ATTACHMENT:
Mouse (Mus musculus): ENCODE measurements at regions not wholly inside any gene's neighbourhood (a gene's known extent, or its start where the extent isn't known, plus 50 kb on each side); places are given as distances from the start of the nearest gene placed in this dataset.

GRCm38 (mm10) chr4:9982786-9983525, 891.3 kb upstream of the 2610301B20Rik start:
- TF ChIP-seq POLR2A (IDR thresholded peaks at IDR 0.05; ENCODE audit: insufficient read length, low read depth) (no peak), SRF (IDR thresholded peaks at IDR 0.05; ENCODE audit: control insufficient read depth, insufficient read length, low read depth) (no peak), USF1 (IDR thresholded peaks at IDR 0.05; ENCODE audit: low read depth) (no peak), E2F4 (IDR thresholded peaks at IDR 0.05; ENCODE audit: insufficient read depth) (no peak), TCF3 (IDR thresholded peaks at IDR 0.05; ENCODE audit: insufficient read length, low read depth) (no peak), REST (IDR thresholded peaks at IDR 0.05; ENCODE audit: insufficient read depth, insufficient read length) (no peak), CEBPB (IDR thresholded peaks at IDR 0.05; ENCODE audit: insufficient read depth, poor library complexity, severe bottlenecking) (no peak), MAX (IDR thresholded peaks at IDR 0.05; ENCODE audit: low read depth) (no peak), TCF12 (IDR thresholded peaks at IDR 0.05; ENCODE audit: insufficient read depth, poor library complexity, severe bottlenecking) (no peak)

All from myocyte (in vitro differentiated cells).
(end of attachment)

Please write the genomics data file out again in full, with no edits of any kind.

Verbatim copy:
Mouse (Mus musculus): ENCODE measurements at regions not wholly inside any gene's neighbourhood (a gene's known extent, or its start where the extent isn't known, plus 50 kb on each side); places are given as distances from the start of the nearest gene placed in this dataset.

GRCm38 (mm10) chr4:9982786-9983525, 891.3 kb upstream of the 2610301B20Rik start:
- TF ChIP-seq POLR2A (IDR thresholded peaks at IDR 0.05; ENCODE audit: insufficient read length, low read depth) (no peak), SRF (IDR thresholded peaks at IDR 0.05; ENCODE audit: control insufficient read depth, insufficient read length, low read depth) (no peak), USF1 (IDR thresholded peaks at IDR 0.05; ENCODE audit: low read depth) (no peak), E2F4 (IDR thresholded peaks at IDR 0.05; ENCODE audit: insufficient read depth) (no peak), TCF3 (IDR thresholded peaks at IDR 0.05; ENCODE audit: insufficient read length, low read depth) (no peak), REST (IDR thresholded peaks at IDR 0.05; ENCODE audit: insufficient read depth, insufficient read length) (no peak), CEBPB (IDR thresholded peaks at IDR 0.05; ENCODE audit: insufficient read depth, poor library complexity, severe bottlenecking) (no peak), MAX (IDR thresholded peaks at IDR 0.05; ENCODE audit: low read depth) (no peak), TCF12 (IDR thresholded peaks at IDR 0.05; ENCODE audit: insufficient read depth, poor library complexity, severe bottlenecking) (no peak)

All from myocyte (in vitro differentiated cells).